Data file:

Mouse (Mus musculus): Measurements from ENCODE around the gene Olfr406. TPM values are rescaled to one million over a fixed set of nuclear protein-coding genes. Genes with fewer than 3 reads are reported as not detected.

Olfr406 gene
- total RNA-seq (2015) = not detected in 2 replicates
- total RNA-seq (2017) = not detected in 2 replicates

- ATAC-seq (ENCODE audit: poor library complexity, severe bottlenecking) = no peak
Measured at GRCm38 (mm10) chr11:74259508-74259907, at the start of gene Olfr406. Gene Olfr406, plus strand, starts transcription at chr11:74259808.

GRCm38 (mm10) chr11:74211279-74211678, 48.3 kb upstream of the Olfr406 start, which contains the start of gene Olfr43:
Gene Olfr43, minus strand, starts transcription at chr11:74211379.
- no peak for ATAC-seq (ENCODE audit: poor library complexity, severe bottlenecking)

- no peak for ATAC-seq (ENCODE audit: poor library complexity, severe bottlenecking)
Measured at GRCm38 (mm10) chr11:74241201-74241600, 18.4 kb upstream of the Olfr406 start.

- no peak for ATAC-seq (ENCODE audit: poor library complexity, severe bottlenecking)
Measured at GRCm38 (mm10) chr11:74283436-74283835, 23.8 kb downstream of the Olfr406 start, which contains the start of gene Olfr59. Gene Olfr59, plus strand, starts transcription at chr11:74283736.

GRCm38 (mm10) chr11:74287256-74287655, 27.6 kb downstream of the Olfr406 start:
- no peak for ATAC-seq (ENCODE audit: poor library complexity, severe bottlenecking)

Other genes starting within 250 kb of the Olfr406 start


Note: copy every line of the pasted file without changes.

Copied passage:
Mouse (Mus musculus): Measurements from ENCODE around the gene Olfr406. TPM values are rescaled to one million over a fixed set of nuclear protein-coding genes. Genes with fewer than 3 reads are reported as not detected.

Olfr406 gene
- total RNA-seq (2015) = not detected in 2 replicates
- total RNA-seq (2017) = not detected in 2 replicates

- ATAC-seq (ENCODE audit: poor library complexity, severe bottlenecking) = no peak
Measured at GRCm38 (mm10) chr11:74259508-74259907, at the start of gene Olfr406. Gene Olfr406, plus strand, starts transcription at chr11:74259808.

GRCm38 (mm10) chr11:74211279-74211678, 48.3 kb upstream of the Olfr406 start, which contains the start of gene Olfr43:
Gene Olfr43, minus strand, starts transcription at chr11:74211379.
- no peak for ATAC-seq (ENCODE audit: poor library complexity, severe bottlenecking)

- no peak for ATAC-seq (ENCODE audit: poor library complexity, severe bottlenecking)
Measured at GRCm38 (mm10) chr11:74241201-74241600, 18.4 kb upstream of the Olfr406 start.

- no peak for ATAC-seq (ENCODE audit: poor library complexity, severe bottlenecking)
Measured at GRCm38 (mm10) chr11:74283436-74283835, 23.8 kb downstream of the Olfr406 start, which contains the start of gene Olfr59. Gene Olfr59, plus strand, starts transcription at chr11:74283736.

GRCm38 (mm10) chr11:74287256-74287655, 27.6 kb downstream of the Olfr406 start:
- no peak for ATAC-seq (ENCODE audit: poor library complexity, severe bottlenecking)

Other genes starting within 250 kb of the Olfr406 start